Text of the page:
For all the Latest Sports News News, Tennis News News, Download News Nation Android and iOS Mobile Apps. Beijing: An emotional Naomi Osaka said that she had atoned for the disappointment of the US Open after beating world number one Ashleigh Barty in the China Open final on Sunday. In the men’s draw, top seed Dominic Thiem recovered from a set down against Stefanos Tsitsipas to claim the 15th singles title of his career. The 21-year-old Osaka has had a turbulent year, winning the Australian Open but then suffering a dip in form which included exiting Flushing Meadows in the last 16. But the two-time Grand Slam champion from Japan surged back to win her home Pan Pacific Open last month and made it back-to-back titles with victory in Beijing. Osaka defeated teenage US Open champion Bianca Andreescu and then French Open winner Barty on the way to the fifth crown of her young career. Winning in Japan and China had been her aim after the US Open letdown, where she was the defending champion and top seed. “I don’t want to say I planned (it), but I really meditated on it. It just feels like I accomplished what I set out to do,” she said. “I didn’t play those two tournaments for myself, I kind of played them for my team because the US Open wasn’t that great and I felt very apologetic.”Also Read | Naomi Osaka Splits With Coach For Second Time In Year After Poor SeasonBut Osaka admitted that she had been driven to tears after going down in the first set to Australia’s Barty, before powering back to win the final 3-6, 6-3, 6-2. “In the first set all I could think about was how much I wanted to win and I was pretty emotional,” said the former number one, now ranked fourth. Among the changes after the US Open, the young Japanese brought her father Leonard Francois on board as her coach. It has proved successful in a short time but Osaka does not see it as a long-term arrangement. “He doesn’t like watching my matches. I think it stresses him out because he twitches every time I hit a ball,” she smiled.Also Read | Bianca Andreescu Cherishing Rivalry With Naomi Osaka, Sumit Nagal ProgressesThe beaten Barty said that her slice shot, a major weapon of the Australian’s, was “nullified” because of the cool conditions in the Chinese capital. But the top-ranked 23-year-old said: “I’m extremely proud. Proud that myself, my team, we turn up for every single tournament, regardless of when it is during the year, what the conditions are like.” The Australian, who took a break from tennis five years ago and played cricket instead, is relishing more showdowns in the future against Osaka and Andreescu, two other major talents. “I think it’s an exciting opportunity for all three of us,” she said. Thiem wins 15th title The Austrian Thiem defeated Greece’s third seed Tsitsipas 3-6, 6-4, 6-1 for the men’s crown. The 26-year-old beat former world number one Andy Murray on the way to the title and had also booked his spot in the prestigious season-ending ATP Finals. Thiem strolled to the crown in the deciding set against Tsitsipas, who at 21 is a rising star of men’s tennis.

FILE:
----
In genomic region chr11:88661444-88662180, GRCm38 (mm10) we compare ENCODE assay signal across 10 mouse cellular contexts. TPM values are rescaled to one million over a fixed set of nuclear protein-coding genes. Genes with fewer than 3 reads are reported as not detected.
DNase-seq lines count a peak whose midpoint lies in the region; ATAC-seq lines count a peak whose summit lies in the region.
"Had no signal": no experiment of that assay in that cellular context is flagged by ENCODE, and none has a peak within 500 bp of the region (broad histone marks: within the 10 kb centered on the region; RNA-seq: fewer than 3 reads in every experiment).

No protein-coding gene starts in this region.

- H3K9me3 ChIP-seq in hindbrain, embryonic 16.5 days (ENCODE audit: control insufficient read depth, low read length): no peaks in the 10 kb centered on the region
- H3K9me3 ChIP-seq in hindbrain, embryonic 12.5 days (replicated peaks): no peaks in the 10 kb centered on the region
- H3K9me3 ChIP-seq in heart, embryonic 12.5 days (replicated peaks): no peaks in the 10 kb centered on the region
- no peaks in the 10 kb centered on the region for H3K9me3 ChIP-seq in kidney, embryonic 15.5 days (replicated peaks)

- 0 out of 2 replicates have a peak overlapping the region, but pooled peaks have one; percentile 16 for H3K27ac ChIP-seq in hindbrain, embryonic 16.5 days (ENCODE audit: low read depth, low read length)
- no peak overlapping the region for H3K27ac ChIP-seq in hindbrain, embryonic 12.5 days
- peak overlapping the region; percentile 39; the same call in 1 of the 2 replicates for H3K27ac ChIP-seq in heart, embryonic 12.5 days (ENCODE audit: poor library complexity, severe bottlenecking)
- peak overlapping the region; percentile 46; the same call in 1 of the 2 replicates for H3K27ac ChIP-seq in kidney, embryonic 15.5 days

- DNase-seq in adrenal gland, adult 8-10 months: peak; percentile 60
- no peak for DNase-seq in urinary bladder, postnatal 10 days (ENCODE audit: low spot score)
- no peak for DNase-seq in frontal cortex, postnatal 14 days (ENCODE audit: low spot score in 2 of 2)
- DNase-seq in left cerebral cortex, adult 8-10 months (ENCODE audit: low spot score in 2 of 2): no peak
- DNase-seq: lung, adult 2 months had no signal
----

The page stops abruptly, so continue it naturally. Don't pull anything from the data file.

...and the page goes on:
By Richard EdwardsTOBY Roland-Jones became the first cricketer with a double-barrelled surname to play for England since 1935 when he made his Test bow against South Africa at the Oval last week.His appearance, though, was a throwback in more ways than one.Bowling with an action that wouldn’t be far off a coach’s dream, Roland-Jones delivered the kind of back-to-basics performance that wasn’t sexy but was mightily effective.It was left to Ben Stokes and Moeen Ali to steal the show in a Test that made England’s previous performance at Trent Bridge seem little more than a distant nightmare. Roland-Jones’ debut, meanwhile, was the stuff of dreams.On a pitch that offered him assistance throughout, the Middlesex man put the ball on the proverbial sixpence and couldn’t have been better value for his match-figures of eight for 129.At a time when more and more emphasis is placed on pace, he once again reminded the Test match lovers of this country that the rudimental skills of the great English seamer are as much a part of the summer as strawberries and cream and Royal Ascot.No 90mph thunderbolts – just the priceless ability to jag the ball off the seam at a reasonable pace coupled with a nagging line and length that none of the South Africans ever looked comfortable against.“Since 2005 we’ve focused a lot on pace,” says former England seamer Phil DeFreitas, himself no stranger to the qualities that are so abundant in the 29-year-old new boy.“Yes, we had Matthew Hoggard who swung the ball and obviously Jimmy Anderson but there has been more of an emphasis on getting the ball down the other end as quickly as possible.“Roland-Jones has decent pace but he moves the ball off a classic English length and that was what really stood out for me. He was always making the batsmen play.”His Monday dismissals of Temba Bavuma and Vernon Philander were a classic illustration of the skills he has brought to this side. Both men were LBW, with Bavuma playing with his bat behind his pad to cover any away movement from the man whose hat-trick sealed the County Championship for Middlesex at Lords last September.Philander was then all at sea against a fuller delivery first ball – a ball that was idiosyncratic of Roland-Jones’ relentlessly accurate approach from the moment he was thrown the ball by captain Joe Root in the Oval gloom on Friday night.(The Independent)